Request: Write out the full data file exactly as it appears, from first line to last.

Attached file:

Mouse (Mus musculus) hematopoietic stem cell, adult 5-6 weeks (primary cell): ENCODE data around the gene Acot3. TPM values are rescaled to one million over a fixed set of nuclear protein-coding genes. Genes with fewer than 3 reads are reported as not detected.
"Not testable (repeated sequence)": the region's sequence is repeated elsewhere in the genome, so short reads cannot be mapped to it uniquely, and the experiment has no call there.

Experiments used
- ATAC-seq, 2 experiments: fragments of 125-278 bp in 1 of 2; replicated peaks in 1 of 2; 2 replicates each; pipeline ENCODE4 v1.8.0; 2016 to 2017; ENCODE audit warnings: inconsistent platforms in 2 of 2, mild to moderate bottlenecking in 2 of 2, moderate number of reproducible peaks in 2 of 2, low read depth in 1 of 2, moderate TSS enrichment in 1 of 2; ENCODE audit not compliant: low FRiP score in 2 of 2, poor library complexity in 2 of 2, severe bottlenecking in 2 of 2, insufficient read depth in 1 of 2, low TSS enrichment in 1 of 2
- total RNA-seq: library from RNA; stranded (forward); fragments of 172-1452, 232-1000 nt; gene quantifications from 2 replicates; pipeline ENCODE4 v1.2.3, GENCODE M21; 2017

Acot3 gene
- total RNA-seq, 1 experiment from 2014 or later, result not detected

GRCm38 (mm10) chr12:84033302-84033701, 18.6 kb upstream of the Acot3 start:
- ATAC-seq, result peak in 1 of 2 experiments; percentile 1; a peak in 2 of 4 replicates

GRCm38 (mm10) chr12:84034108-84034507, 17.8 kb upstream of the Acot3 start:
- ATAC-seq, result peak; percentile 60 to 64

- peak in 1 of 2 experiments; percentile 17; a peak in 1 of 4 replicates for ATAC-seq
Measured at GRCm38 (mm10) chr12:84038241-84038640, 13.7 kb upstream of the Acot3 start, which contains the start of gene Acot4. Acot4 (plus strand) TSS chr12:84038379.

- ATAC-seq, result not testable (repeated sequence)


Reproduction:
Mouse (Mus musculus) hematopoietic stem cell, adult 5-6 weeks (primary cell): ENCODE data around the gene Acot3. TPM values are rescaled to one million over a fixed set of nuclear protein-coding genes. Genes with fewer than 3 reads are reported as not detected.
"Not testable (repeated sequence)": the region's sequence is repeated elsewhere in the genome, so short reads cannot be mapped to it uniquely, and the experiment has no call there.

Experiments used
- ATAC-seq, 2 experiments: fragments of 125-278 bp in 1 of 2; replicated peaks in 1 of 2; 2 replicates each; pipeline ENCODE4 v1.8.0; 2016 to 2017; ENCODE audit warnings: inconsistent platforms in 2 of 2, mild to moderate bottlenecking in 2 of 2, moderate number of reproducible peaks in 2 of 2, low read depth in 1 of 2, moderate TSS enrichment in 1 of 2; ENCODE audit not compliant: low FRiP score in 2 of 2, poor library complexity in 2 of 2, severe bottlenecking in 2 of 2, insufficient read depth in 1 of 2, low TSS enrichment in 1 of 2
- total RNA-seq: library from RNA; stranded (forward); fragments of 172-1452, 232-1000 nt; gene quantifications from 2 replicates; pipeline ENCODE4 v1.2.3, GENCODE M21; 2017

Acot3 gene
- total RNA-seq, 1 experiment from 2014 or later, result not detected

GRCm38 (mm10) chr12:84033302-84033701, 18.6 kb upstream of the Acot3 start:
- ATAC-seq, result peak in 1 of 2 experiments; percentile 1; a peak in 2 of 4 replicates

GRCm38 (mm10) chr12:84034108-84034507, 17.8 kb upstream of the Acot3 start:
- ATAC-seq, result peak; percentile 60 to 64

- peak in 1 of 2 experiments; percentile 17; a peak in 1 of 4 replicates for ATAC-seq
Measured at GRCm38 (mm10) chr12:84038241-84038640, 13.7 kb upstream of the Acot3 start, which contains the start of gene Acot4. Acot4 (plus strand) TSS chr12:84038379.

- ATAC-seq, result not testable (repeated sequence)